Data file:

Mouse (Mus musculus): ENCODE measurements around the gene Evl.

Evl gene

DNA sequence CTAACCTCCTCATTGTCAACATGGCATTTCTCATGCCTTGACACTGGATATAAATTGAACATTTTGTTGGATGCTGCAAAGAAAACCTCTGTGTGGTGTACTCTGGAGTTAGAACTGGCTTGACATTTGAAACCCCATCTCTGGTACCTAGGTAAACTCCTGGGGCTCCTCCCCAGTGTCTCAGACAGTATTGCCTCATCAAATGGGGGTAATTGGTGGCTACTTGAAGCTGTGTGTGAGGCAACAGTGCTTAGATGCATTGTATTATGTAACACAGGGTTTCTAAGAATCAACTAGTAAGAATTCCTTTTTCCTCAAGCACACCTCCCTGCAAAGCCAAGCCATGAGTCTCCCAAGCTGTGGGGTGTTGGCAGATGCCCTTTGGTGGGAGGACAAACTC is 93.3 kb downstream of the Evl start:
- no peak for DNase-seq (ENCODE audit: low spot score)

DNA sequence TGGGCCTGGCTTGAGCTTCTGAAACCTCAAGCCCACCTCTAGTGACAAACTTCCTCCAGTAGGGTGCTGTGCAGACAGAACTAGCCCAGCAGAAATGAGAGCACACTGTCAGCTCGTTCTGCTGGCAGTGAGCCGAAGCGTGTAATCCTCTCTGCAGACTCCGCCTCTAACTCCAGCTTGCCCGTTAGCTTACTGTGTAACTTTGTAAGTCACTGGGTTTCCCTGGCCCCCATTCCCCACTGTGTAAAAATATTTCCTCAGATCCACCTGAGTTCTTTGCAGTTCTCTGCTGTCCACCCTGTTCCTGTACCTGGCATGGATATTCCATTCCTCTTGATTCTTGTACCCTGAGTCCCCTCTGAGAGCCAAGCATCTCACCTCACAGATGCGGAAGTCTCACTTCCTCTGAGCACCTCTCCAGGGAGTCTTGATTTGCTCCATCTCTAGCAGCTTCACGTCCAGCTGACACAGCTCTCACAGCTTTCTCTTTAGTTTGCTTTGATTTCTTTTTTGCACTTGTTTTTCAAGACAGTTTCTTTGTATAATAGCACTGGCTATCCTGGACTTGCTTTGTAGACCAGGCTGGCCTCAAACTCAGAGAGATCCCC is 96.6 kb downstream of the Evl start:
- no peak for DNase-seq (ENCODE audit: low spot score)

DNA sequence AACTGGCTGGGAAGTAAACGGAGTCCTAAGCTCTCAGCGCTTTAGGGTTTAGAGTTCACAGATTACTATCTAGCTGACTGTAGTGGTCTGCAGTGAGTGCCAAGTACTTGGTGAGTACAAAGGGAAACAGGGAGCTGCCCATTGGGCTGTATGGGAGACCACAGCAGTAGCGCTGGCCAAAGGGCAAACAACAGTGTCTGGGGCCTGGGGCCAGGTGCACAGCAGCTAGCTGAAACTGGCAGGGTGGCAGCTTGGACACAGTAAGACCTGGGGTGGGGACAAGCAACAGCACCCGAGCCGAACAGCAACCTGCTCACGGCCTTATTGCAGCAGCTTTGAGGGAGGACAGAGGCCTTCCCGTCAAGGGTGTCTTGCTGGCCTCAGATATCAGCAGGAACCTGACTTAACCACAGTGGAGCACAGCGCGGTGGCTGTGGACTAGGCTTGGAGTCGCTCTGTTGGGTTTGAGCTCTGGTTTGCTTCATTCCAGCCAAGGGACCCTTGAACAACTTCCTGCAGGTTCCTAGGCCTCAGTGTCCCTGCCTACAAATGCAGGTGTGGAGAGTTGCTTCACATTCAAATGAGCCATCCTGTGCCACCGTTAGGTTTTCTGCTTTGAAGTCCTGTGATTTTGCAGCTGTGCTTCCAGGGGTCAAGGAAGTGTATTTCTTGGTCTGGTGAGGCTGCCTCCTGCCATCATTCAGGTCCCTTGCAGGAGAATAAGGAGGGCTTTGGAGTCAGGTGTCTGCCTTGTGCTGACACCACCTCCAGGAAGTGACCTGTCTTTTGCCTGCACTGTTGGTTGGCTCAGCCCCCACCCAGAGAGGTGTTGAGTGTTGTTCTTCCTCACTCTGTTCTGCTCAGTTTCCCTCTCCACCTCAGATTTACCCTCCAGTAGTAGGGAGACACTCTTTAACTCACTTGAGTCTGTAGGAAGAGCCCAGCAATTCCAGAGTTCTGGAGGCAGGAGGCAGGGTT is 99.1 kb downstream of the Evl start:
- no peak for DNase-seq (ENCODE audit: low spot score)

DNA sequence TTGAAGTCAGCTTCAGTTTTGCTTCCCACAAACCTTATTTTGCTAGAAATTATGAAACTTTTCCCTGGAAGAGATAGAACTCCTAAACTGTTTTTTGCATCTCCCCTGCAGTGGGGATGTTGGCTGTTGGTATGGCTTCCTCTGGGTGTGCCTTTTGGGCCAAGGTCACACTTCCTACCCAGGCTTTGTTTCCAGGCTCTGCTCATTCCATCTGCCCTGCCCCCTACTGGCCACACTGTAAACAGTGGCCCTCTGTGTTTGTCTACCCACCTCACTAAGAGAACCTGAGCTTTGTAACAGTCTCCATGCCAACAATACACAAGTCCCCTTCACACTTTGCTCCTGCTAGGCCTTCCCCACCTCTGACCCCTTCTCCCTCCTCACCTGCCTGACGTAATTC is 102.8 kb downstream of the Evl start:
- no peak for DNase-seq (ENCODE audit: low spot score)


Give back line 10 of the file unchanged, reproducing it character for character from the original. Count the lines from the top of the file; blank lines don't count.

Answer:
- no peak for DNase-seq (ENCODE audit: low spot score)